Name: Jane of My Pear Tree House
Location: Armadale, Australia
Size: 220 square meters approx 2,300 square feet
Years lived in: 10 years, owned
Walking through the front door into Jane's 110 year old home is impressive. The highest ceilings we've ever seen in a house, seriously wide architraves, skirting boards and window frames, not to mention the original stained glass windows in amazing condition. As we walked down the hallway through the house, we came out into an unexpected space — newly renovated kitchen, dining and lounge room complete with a sunken lounge you'd die for.
There are so many different elements of Jane's home that we love; the drought tolerant front garden, the most perfectly red dining room, the custom built lounge suite in the sunken lounge, the impressively huge backyard. What we loved the most was how perfectly Jane has achieved having a child friendly and grown up home at the same time- there are toys scattered throughout the home but you barely notice them, the furniture is well made with smart upholstery choices to hide everyday wear and tear and the occasional piece of children's furniture doesn't look out of place with the mix of antique and modern furnishings.
Apartment Therapy Survey:
My/Our style: Our house is Edwardian, about 110 years old. The front part (where the bedrooms, sitting room and dining room are located) is the old part of the house. This section has all the usual features of this period, wooden floorboards, very high ceilings, leadlight windows, casement windows, plaster walls and very very bad wiring.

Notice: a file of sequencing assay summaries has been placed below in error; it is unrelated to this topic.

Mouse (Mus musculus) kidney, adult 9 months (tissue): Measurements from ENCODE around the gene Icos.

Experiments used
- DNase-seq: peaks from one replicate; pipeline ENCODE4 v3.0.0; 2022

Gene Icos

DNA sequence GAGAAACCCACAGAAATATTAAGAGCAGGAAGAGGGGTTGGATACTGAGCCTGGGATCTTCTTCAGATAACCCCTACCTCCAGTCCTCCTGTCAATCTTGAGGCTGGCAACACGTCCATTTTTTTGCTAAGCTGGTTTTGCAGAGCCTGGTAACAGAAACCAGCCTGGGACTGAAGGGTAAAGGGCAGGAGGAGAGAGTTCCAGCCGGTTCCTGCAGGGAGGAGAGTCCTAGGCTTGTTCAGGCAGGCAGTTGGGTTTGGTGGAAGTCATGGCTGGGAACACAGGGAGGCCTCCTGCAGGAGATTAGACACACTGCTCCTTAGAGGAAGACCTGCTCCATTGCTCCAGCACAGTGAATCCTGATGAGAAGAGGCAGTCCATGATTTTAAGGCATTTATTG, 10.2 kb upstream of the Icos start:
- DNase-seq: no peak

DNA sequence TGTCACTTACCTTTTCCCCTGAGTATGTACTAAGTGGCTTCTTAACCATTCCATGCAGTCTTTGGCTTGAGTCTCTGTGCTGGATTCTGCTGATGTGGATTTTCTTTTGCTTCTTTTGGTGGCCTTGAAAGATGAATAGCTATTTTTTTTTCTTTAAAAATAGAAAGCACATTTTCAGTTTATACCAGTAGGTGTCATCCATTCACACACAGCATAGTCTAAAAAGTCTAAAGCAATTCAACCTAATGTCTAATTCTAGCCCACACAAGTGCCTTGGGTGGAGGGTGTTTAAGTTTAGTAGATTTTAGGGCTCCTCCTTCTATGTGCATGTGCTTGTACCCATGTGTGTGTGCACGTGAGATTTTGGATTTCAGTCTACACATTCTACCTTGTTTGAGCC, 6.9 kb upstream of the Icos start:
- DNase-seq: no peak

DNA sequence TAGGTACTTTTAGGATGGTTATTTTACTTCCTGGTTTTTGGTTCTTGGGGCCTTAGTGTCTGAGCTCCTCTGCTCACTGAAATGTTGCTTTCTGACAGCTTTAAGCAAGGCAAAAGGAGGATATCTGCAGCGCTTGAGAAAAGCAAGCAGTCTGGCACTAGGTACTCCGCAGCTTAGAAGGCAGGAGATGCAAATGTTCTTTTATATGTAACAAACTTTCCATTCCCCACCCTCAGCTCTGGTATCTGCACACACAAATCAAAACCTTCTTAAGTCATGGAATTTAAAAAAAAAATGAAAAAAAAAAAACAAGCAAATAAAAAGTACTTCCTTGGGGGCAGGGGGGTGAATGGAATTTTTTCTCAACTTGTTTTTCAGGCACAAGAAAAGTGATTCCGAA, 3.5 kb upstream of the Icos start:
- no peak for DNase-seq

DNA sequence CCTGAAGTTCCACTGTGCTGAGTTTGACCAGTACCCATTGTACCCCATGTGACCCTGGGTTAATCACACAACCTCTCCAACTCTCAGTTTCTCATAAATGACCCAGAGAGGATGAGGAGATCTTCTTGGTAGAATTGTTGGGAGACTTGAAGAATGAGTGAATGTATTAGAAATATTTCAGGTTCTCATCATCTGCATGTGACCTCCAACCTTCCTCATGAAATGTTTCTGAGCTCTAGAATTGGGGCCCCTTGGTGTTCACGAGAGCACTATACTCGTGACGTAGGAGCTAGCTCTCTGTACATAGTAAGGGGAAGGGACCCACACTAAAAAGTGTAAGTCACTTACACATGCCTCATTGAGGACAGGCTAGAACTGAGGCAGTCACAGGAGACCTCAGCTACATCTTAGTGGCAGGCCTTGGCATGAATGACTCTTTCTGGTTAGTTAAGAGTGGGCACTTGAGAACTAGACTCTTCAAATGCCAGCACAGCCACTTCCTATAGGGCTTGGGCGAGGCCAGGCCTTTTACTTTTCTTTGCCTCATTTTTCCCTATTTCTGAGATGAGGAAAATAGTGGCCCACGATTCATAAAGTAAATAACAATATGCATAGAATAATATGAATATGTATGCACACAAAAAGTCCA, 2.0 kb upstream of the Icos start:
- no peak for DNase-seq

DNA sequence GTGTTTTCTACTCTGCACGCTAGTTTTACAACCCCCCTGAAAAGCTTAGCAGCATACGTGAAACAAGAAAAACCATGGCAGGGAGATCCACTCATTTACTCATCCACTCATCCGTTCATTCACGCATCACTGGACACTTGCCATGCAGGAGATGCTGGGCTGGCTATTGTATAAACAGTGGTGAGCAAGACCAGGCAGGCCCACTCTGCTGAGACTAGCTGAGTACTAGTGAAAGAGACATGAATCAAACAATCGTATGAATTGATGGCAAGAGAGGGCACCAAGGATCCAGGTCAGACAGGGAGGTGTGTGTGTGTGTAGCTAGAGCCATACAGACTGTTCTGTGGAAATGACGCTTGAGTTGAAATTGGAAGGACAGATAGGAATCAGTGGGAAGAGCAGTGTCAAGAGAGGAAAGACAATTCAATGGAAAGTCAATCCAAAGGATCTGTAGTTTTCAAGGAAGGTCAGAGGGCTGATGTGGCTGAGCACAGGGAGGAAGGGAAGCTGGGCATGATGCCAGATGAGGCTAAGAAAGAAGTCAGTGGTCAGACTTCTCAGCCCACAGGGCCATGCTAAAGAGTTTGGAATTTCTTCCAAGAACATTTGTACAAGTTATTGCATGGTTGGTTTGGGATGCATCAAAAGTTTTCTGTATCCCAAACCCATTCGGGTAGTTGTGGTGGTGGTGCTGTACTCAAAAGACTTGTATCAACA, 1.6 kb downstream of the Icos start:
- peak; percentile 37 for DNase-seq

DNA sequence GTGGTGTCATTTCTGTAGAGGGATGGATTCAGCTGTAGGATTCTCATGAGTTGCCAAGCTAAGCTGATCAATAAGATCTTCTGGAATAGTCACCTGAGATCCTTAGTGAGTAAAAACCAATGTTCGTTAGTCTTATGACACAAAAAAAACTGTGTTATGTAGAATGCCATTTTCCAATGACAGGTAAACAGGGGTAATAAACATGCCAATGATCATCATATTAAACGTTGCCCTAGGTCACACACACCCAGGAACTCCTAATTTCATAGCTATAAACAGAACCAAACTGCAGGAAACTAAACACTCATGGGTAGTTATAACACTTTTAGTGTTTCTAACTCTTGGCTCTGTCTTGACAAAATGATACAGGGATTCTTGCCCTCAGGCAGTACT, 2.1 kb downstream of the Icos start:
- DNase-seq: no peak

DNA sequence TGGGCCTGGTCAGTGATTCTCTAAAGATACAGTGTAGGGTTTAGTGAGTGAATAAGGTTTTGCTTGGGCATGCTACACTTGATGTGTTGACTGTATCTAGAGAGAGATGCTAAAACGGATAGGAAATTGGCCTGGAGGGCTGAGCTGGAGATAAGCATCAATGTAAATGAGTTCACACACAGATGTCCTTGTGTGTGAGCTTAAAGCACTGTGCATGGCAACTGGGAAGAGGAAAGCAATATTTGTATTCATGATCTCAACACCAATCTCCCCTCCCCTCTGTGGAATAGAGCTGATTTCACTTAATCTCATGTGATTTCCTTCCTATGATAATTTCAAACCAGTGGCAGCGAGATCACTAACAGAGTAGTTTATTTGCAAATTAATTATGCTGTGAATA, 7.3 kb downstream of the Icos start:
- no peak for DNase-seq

We have constructed a very modern extension on to the back of the house. This is a large area, with a sunken conversation pit which houses a couch, TV, fireplace and built in bar. It also has a kitchen, laundry and dining area, with lots of tall glass sliding windows looking out on to the garden.
Our style is probably minimalist eclectic. We do not believe in building things to look old, or trying to 'match' styles. I know a lot of people disagree with this approach (including our neighbours!) but we really wanted the new part of our house to be of a modern design and take advantage of all the light and seasons we have in Melbourne.
We have also travelled a bit especially in Asia, and we like to have those little buddhas and wooden statues on display — for the same reason everyone does — they remind us of our travels and they bring something special and authentic into a space.
Inspiration: We were inspired by Mies Van Der Rohe's 'glass box' style of modernist architecture. Another house we love is Skywood House in the UK which has very minimalist glass and white walls. At a more local level, we lived for a while in a little box penthouse built on top of the George Hotel in St Kilda, and we have built something rather reminiscent of this at the back of our house.
Favorite Element: I love the pit, as extravagant as it is. I can sit there, below ground level and look up at the sky and the trees. It is like being in a tree house.
Biggest Challenge: Being patient. Ensuring there was enough storage (there still isn't). Dealing with a very slow builder. Trying to visualize drawings is hard if you are not in the industry.